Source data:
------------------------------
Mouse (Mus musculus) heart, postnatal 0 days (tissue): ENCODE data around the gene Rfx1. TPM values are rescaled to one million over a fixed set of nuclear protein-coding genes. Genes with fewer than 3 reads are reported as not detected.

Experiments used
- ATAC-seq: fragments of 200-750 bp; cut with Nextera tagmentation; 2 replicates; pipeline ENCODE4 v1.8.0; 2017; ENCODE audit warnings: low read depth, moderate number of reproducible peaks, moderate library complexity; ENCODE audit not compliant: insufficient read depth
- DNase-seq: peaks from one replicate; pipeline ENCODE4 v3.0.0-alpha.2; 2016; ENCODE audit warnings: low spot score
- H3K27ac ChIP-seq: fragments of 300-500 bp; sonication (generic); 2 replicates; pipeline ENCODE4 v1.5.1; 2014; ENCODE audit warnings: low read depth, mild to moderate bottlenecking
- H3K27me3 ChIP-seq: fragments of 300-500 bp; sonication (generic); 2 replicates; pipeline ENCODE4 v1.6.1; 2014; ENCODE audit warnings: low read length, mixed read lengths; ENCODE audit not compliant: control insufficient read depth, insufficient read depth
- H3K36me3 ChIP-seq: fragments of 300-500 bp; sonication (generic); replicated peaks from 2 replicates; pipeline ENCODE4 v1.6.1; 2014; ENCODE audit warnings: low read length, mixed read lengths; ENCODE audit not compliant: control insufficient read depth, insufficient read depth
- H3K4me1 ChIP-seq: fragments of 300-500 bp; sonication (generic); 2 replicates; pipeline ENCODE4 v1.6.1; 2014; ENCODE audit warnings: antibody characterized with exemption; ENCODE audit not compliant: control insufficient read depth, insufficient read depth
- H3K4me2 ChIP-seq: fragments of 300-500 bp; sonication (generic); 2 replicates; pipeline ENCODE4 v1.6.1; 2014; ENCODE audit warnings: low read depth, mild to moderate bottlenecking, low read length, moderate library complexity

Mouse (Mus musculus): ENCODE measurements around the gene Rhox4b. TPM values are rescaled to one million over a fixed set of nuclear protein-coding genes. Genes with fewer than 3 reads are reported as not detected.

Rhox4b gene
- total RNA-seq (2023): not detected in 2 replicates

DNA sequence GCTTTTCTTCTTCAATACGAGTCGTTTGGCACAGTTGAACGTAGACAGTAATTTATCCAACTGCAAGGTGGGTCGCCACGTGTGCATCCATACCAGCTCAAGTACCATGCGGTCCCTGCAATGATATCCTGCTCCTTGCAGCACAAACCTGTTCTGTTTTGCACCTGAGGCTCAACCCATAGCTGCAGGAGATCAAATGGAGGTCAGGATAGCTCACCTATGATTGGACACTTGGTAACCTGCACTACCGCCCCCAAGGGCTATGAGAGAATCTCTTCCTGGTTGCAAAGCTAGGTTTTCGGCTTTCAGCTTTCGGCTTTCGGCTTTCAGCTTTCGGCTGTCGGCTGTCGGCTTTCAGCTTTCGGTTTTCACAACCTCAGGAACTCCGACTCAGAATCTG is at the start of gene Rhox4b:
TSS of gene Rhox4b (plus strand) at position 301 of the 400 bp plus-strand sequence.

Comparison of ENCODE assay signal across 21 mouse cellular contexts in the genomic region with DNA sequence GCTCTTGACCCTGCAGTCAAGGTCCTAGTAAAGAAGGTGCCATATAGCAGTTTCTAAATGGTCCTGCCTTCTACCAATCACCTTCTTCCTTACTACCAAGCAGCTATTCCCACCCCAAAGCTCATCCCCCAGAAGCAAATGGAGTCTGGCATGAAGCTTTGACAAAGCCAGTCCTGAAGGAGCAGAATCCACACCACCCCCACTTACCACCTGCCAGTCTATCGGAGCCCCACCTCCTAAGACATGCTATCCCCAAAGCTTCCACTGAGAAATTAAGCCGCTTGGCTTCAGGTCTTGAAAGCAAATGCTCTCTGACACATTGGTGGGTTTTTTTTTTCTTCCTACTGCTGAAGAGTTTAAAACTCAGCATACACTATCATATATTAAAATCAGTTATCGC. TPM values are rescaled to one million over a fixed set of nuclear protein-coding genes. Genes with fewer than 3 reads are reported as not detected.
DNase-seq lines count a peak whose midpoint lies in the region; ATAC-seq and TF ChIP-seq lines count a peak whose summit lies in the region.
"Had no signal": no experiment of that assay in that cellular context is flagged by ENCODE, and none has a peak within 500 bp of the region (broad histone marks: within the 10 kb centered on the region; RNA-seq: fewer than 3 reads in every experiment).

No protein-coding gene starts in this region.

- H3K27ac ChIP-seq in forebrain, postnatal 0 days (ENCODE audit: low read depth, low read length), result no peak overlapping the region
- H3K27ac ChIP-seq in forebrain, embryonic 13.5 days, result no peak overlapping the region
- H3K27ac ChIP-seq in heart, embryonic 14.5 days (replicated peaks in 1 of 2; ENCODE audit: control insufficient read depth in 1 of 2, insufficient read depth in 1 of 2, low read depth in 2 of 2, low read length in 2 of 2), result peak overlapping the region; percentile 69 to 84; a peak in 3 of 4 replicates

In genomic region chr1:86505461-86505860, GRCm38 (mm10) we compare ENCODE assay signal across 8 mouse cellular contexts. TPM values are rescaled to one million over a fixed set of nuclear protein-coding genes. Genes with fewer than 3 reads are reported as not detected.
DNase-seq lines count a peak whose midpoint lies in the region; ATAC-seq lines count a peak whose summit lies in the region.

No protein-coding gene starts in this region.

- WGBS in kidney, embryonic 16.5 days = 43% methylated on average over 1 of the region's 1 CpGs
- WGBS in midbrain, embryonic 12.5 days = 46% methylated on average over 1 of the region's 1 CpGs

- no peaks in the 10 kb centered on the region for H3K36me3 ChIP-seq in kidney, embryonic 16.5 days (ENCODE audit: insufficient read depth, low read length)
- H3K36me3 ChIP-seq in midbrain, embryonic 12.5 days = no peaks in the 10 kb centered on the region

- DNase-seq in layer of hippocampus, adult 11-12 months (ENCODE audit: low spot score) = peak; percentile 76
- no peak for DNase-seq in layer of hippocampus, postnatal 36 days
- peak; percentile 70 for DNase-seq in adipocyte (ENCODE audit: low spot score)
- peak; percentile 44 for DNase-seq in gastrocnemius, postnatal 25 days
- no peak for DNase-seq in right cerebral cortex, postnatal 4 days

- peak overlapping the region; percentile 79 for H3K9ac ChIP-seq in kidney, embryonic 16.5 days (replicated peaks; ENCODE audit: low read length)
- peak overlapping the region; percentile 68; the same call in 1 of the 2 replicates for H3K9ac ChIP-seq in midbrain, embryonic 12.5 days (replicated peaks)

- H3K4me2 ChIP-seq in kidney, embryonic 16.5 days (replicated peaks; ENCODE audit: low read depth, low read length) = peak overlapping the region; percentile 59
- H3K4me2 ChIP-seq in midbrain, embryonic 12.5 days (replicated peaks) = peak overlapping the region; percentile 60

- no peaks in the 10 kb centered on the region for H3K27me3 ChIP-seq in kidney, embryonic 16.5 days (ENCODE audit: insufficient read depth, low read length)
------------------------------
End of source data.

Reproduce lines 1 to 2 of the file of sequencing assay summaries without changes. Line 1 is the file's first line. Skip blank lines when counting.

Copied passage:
Mouse (Mus musculus) heart, postnatal 0 days (tissue): ENCODE data around the gene Rfx1. TPM values are rescaled to one million over a fixed set of nuclear protein-coding genes. Genes with fewer than 3 reads are reported as not detected.

Experiments used